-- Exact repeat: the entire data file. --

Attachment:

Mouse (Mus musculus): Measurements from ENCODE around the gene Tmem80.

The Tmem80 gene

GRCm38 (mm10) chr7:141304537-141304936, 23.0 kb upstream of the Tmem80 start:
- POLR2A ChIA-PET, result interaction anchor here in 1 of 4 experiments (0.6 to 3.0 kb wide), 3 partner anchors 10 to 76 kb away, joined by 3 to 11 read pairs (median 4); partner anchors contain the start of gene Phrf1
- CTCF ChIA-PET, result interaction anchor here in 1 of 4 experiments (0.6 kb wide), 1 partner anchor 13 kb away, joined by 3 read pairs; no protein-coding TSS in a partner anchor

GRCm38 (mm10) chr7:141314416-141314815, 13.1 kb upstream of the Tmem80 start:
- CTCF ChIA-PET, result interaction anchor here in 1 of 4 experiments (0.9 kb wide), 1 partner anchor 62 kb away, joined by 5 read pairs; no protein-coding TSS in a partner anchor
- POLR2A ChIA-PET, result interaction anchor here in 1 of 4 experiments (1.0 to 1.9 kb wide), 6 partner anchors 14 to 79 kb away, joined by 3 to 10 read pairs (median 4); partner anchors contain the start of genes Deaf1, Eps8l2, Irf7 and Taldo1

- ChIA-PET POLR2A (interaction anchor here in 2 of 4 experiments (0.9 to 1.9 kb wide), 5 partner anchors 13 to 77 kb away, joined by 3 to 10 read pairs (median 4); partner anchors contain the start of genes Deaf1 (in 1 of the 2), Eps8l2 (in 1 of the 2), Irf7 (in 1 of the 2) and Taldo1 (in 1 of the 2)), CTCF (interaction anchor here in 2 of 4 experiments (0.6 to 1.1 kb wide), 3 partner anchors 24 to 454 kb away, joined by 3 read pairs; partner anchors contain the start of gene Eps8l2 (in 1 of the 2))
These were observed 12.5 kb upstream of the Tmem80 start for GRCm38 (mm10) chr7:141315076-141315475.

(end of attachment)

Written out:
Mouse (Mus musculus): Measurements from ENCODE around the gene Tmem80.

The Tmem80 gene

GRCm38 (mm10) chr7:141304537-141304936, 23.0 kb upstream of the Tmem80 start:
- POLR2A ChIA-PET, result interaction anchor here in 1 of 4 experiments (0.6 to 3.0 kb wide), 3 partner anchors 10 to 76 kb away, joined by 3 to 11 read pairs (median 4); partner anchors contain the start of gene Phrf1
- CTCF ChIA-PET, result interaction anchor here in 1 of 4 experiments (0.6 kb wide), 1 partner anchor 13 kb away, joined by 3 read pairs; no protein-coding TSS in a partner anchor

GRCm38 (mm10) chr7:141314416-141314815, 13.1 kb upstream of the Tmem80 start:
- CTCF ChIA-PET, result interaction anchor here in 1 of 4 experiments (0.9 kb wide), 1 partner anchor 62 kb away, joined by 5 read pairs; no protein-coding TSS in a partner anchor
- POLR2A ChIA-PET, result interaction anchor here in 1 of 4 experiments (1.0 to 1.9 kb wide), 6 partner anchors 14 to 79 kb away, joined by 3 to 10 read pairs (median 4); partner anchors contain the start of genes Deaf1, Eps8l2, Irf7 and Taldo1

- ChIA-PET POLR2A (interaction anchor here in 2 of 4 experiments (0.9 to 1.9 kb wide), 5 partner anchors 13 to 77 kb away, joined by 3 to 10 read pairs (median 4); partner anchors contain the start of genes Deaf1 (in 1 of the 2), Eps8l2 (in 1 of the 2), Irf7 (in 1 of the 2) and Taldo1 (in 1 of the 2)), CTCF (interaction anchor here in 2 of 4 experiments (0.6 to 1.1 kb wide), 3 partner anchors 24 to 454 kb away, joined by 3 read pairs; partner anchors contain the start of gene Eps8l2 (in 1 of the 2))
These were observed 12.5 kb upstream of the Tmem80 start for GRCm38 (mm10) chr7:141315076-141315475.